Animal Health Ireland (AHI) chief executive Joe O’Flaherty has told AgriLand that Ireland remains on course to eradicate BVD within the next five to six years.

Speaking from the organisation’s annual conference in Cork, he added that Johne’s  and IBR are diseases that will come under increasing scrutiny by AHI, once resources become available.

“We can eradicate BVD from the island of Ireland,” he further explained. “Our next objective will be to address the challenge of Johne’s. We already know that one in five local dairy herds are infected with the disease. The equivalent figure for beef herds is around seven per cent. Full eradication of Johne’s may not be a feasible option. However, we can commit to significantly reducing the level of the disease within breeding cattle herds.

“It is very much in our favour that the current level of Johne’s within Irish herds is significantly lower than that found in other countries.”

Commenting on the prevalence of IBR within the Irish cattle population, O’Flaherty said the disease could, technically, be eradicated from the island as a whole. However, this was not a priority at the present time.

O’Flaherty continued: “Today’s conference will give our speakers and delegates an opportunity to assess the progress that AHI is making in the context of our current development plan. In addition, the get-together will allow experts from a range of other countries explain how they have gone about tackling the control and eradication of  infectious diseases.”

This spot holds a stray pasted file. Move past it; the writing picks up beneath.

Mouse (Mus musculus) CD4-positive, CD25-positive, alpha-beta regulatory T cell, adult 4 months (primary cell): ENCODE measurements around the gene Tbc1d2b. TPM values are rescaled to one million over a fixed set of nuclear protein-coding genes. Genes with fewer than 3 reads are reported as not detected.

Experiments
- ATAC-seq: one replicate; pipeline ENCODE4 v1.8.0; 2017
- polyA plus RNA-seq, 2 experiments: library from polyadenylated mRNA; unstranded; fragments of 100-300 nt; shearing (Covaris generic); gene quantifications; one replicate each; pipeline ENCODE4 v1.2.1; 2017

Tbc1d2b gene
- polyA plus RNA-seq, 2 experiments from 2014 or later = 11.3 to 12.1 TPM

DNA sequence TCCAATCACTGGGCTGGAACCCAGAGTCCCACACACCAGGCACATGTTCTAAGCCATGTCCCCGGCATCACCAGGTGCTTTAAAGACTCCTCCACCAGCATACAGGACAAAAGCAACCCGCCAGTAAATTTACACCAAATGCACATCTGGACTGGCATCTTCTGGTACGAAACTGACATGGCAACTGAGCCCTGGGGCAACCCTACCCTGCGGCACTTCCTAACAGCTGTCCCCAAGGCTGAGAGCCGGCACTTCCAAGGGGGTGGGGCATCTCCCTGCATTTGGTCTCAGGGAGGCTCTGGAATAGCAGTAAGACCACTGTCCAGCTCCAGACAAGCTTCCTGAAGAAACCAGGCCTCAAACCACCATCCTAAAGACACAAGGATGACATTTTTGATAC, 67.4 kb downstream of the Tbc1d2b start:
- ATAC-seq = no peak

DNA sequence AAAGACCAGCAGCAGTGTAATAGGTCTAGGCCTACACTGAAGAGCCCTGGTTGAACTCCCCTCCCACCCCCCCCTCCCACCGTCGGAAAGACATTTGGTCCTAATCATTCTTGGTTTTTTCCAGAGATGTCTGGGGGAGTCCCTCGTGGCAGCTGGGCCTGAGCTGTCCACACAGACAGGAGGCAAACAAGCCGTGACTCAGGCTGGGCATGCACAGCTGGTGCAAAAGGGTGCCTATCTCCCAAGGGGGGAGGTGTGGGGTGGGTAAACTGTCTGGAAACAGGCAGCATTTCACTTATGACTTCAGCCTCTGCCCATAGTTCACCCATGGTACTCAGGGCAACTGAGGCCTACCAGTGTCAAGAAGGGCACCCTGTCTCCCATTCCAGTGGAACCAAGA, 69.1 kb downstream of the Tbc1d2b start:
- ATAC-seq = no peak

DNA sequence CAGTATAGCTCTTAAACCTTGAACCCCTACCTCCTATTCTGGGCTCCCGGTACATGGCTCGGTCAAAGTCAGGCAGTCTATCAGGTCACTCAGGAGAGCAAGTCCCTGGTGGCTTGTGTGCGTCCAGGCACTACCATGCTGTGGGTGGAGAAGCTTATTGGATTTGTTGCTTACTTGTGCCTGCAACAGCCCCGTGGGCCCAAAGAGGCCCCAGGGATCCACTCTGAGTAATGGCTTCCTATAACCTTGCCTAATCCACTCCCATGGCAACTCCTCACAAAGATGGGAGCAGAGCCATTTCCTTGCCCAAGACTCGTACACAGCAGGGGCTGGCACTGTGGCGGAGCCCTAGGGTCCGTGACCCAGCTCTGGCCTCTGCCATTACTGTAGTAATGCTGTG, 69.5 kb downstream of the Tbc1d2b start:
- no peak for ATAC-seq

The AHI representative also pointed out that tackling diseases such as BVD, Johne’s and IBR would generate would generate benefits for the Irish livestock sector well beyond the farm gate. He concluded: “Tacking disease improves animal welfare. And this can be used to enhance the image of Irish livestock production. Research carried out in Northern Ireland has confirmed that healthier animals generate a significantly smaller carbon footprint than those under disease pressure.

“And where Johne’s is concerned there would be a beneficial payback for the food industry if steps are taken to significantly reduce the levels of the disease in Ireland.

“Animal diseases do not respect borders. This is why it is so important that all of the work undertaken to eradicate the likes of BVD s carried out on an all-island basis . The work carried out over recent years in tacking the challenge of Brucellosis is proof positive that such an approach will pay a handsome dividend.”

The Animal Health Ireland National Conference is taking place today.

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